The tidal wave of compassion and support for Demi Lovato in the wake of her apparent drug overdose last month is indicative of society’s long overdue, shifting views on addiction. Social media platforms have been inundated since the singer’s hospitalization with comments acknowledging her strength and admiring her courage. Instead of finger-pointing, demeaning or judging her, Lovato’s fans and fellow entertainers are showering her with love, and her friends and family are standing firmly by her side. We are, in essence, offering her a giant group hug.
All of this is encouraging. However, we have a lot of work to do as a society when it comes to applying this inclusive, compassionate approach to non-celebrity, everyday Americans and families dealing with addiction.
Why? Because isolation kills. As Johann Hari writes in his seminal book, Chasing the Scream, “The opposite of addiction isn’t sobriety, it’s connection.” Yet we continue to look the other way and deny the obvious truth: Our children, our friends and our family members are being rejected, judged and shamed for the same struggles that celebrities receive endless support for ― and they are dying alone, desperate and afraid.
And no one is immune. In my small corner of Los Angeles over the past four years, a total of nine kids and young adults I’ve known and loved have died of accidental overdoses. Each one, likely driven by shame and self-loathing, was alone at the time of their deaths ― isolated from their families, sober living communities and those who loved them.
In my small corner of Los Angeles over the past four years, a total of nine kids and young adults I’ve known and loved have died of accidental overdoses.
I can’t know exactly how Lovato’s friends and family felt when they got word of her hospitalization, but I can relate to their experience. A few years ago, my then 20-year-old son began waging his own addiction battle. An up-and-coming electronic music producer, he suffered a nonfatal overdose on the night of his very first on-stage performance. I was both surprised and not surprised as I wept on my knees with gratitude that my son survived; the music industry is, and always has been, inextricably tied to substance use.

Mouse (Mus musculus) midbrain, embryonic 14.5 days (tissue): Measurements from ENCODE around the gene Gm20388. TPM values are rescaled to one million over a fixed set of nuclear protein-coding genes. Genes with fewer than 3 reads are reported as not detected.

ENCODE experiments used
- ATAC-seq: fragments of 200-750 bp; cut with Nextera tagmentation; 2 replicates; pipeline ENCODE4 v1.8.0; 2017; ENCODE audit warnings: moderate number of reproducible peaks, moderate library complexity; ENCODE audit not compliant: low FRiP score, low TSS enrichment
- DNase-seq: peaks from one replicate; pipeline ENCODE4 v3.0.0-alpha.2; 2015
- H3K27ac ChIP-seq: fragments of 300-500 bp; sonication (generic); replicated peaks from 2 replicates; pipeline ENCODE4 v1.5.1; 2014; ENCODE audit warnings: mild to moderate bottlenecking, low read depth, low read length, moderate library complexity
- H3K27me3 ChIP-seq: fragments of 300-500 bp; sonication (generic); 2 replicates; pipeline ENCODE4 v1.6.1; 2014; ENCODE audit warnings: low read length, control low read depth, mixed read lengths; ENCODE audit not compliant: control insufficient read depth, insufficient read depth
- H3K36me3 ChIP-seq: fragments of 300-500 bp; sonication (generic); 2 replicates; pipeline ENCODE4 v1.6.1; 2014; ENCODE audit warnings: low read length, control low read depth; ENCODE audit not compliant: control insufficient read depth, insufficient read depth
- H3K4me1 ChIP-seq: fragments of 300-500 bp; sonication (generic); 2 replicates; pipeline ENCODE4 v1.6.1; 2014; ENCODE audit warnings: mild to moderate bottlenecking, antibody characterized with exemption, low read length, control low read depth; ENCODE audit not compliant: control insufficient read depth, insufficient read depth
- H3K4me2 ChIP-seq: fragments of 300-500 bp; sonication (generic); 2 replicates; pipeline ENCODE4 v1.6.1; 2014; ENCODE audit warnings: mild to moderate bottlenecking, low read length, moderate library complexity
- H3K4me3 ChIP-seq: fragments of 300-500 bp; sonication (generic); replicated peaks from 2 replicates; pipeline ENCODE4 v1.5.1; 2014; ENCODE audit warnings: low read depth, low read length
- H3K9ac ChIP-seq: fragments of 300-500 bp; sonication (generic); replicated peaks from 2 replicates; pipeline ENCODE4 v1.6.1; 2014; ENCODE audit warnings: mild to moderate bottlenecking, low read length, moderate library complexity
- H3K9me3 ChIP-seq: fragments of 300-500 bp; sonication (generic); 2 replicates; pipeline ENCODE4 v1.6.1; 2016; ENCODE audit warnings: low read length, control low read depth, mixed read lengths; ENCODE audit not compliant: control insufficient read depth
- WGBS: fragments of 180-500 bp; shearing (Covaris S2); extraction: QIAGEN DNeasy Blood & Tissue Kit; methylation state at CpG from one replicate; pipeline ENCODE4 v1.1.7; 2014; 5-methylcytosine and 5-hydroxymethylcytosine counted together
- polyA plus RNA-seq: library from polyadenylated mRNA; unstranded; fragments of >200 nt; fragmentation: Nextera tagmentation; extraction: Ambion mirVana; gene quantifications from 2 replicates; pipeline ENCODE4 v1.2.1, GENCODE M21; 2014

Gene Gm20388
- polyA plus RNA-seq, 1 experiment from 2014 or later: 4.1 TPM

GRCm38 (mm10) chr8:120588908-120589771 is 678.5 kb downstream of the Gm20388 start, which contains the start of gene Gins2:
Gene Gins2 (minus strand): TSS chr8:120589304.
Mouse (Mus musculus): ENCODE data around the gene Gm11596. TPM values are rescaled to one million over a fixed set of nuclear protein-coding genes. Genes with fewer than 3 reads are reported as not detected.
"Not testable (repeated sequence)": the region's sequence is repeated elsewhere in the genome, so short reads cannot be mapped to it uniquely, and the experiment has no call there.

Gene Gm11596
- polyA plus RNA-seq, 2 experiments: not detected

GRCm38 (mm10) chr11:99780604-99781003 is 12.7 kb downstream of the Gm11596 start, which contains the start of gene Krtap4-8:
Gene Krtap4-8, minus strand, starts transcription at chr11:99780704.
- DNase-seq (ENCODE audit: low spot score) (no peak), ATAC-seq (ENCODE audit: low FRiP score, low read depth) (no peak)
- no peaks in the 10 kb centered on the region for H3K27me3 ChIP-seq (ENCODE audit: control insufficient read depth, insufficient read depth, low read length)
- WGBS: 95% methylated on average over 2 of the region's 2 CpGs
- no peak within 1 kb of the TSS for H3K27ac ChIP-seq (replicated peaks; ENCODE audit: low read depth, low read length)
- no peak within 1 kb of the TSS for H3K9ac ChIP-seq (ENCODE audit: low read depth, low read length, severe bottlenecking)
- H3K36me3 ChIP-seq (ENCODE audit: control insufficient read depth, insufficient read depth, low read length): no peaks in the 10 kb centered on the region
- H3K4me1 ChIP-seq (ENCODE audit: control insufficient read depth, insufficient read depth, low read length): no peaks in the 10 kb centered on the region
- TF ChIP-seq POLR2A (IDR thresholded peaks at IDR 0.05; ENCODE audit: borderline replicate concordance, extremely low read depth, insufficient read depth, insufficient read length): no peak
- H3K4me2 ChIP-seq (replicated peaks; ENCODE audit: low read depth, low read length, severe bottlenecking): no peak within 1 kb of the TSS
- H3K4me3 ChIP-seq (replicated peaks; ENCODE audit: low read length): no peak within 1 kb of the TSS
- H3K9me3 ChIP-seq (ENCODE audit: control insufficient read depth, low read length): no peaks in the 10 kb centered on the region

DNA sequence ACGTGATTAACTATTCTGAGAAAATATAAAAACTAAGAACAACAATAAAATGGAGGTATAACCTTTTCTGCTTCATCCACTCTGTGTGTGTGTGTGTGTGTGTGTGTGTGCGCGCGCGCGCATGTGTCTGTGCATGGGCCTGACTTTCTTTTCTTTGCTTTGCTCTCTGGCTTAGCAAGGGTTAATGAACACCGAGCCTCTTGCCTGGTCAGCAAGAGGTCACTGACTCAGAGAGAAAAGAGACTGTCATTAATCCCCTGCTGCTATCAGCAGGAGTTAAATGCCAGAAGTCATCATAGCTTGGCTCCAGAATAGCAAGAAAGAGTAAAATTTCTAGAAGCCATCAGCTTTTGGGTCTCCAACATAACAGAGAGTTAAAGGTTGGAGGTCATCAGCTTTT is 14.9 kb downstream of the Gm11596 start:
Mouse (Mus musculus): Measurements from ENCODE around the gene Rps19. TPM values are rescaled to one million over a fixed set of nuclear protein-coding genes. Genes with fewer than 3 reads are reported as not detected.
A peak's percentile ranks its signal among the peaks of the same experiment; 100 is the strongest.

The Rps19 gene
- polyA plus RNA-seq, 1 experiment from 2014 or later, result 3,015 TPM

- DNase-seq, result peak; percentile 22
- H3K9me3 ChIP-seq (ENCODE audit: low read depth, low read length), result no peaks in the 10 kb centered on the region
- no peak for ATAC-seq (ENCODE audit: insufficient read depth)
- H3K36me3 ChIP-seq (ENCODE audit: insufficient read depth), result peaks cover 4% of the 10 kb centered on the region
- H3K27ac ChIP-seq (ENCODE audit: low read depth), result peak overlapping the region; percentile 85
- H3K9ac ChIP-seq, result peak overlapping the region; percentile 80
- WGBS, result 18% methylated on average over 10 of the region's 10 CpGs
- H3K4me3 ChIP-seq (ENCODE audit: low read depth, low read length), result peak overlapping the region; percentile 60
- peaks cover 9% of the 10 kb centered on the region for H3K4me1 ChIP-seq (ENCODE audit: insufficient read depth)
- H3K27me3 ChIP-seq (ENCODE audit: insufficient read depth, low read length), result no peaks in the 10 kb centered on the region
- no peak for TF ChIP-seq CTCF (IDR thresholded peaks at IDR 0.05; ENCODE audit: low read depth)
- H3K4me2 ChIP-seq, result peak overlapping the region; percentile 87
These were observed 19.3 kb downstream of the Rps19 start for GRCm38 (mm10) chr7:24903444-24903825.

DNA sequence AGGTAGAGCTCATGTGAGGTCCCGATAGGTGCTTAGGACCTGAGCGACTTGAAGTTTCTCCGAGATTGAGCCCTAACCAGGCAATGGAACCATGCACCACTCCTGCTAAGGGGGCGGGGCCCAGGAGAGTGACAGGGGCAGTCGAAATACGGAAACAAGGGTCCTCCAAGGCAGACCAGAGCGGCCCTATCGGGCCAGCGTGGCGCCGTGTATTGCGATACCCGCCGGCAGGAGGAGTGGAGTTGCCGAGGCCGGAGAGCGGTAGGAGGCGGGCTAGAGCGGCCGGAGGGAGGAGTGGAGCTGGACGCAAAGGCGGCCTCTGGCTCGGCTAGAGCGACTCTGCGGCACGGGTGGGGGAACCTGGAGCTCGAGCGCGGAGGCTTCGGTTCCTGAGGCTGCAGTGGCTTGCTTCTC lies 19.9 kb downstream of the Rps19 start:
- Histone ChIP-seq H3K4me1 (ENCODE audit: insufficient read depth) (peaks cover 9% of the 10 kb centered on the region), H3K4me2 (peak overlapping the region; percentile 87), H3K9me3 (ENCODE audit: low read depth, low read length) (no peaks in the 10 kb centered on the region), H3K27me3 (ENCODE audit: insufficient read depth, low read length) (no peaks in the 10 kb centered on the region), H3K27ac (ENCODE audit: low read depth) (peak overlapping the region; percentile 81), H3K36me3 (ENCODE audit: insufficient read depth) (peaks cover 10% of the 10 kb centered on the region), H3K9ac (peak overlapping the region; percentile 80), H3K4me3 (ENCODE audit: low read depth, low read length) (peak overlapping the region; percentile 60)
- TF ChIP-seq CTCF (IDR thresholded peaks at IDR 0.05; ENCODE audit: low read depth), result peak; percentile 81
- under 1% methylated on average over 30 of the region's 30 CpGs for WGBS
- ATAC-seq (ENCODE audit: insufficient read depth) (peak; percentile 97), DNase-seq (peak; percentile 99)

We praise our favorite artists, admire them and nod to the allure of the altered states that “fuel” their creativity. In other words, for musicians, it’s cool to get high. And if our favorite artists become consumed by addiction, we generally stand by them as fans. Yet when our own fathers, sons, sisters, brothers, mothers, daughters, friends, co-workers and teachers struggle with substance abuse, society abandons them and quickly looks the other way.
Thankfully, the tide is turning. Individuals in the music industry are coming out and sharing their stories, like Lovato, Macklemore, J Cole, Eric Clapton, James Taylor and far too many more to list here. Macklemore has said in the past, “I’m not ashamed anymore, and never want to hide who I am because of society’s potential judgment.” These are courageous moves in the right direction, and this kind of leadership is vital; music and musicians carry healing powers to uplift, inspire and unite. Can we harness that power as a society and actually make a difference?
I was both surprised and not surprised as I wept on my knees with gratitude that my son survived; the music industry is, and always has been, inextricably tied to substance use.
In the aftermath of crisis or tragedy, our nation often collectively looks to Fred Rogers (aka Mister Rogers) for his gentle wisdom: “When I was a boy and I would see scary things in the news, my mother would say to me, ‘Look for the helpers. You will always find people who are helping.’”
It’s time to look for, and support, the helpers ― those individuals and grassroots organizations out in the trenches raising their voices, educating and saving lives. We must become those helpers ourselves and work to change this country’s view of addiction from one of isolation to one of inclusion. If society can create the stigma, then society can begin to erase it.
Whether you believe addiction is a disease, a choice, something rooted in pain or past trauma, or all of the above, those who suffer should be acknowledged ― with dignity. Using the recent outpouring of love and support for Demi Lovato as an example, let’s rise above the noise and offer those dealing with substance abuse the healing power of love, acknowledgment and a promise never to look away.
Barbara Straus Lodge is a co-founder of Above the Noise Foundation, which creates sober music festivals and provides grassroots funding to U.S. cities affected by the addiction epidemic. Rhode Island Recovery Fest 2018, headlined by Macklemore, aims to unite communities, heal families and shift America’s addiction response from one of rejection to one of inclusion. Her writing has appeared in a variety of publications and anthologies, one of which was a finalist for the 2018 Lambda Literary Awards.
Need help with substance abuse or mental health issues? In the U.S., call 800-662-HELP (4357) for the SAMHSA National Helpline.